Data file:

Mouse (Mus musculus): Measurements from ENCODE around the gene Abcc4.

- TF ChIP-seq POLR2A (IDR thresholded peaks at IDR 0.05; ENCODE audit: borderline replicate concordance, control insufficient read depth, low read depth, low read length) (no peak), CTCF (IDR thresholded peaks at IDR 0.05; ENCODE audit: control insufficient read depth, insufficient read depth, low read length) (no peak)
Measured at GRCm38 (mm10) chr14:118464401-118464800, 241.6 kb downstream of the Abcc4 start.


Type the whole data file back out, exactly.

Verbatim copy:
Mouse (Mus musculus): Measurements from ENCODE around the gene Abcc4.

- TF ChIP-seq POLR2A (IDR thresholded peaks at IDR 0.05; ENCODE audit: borderline replicate concordance, control insufficient read depth, low read depth, low read length) (no peak), CTCF (IDR thresholded peaks at IDR 0.05; ENCODE audit: control insufficient read depth, insufficient read depth, low read length) (no peak)
Measured at GRCm38 (mm10) chr14:118464401-118464800, 241.6 kb downstream of the Abcc4 start.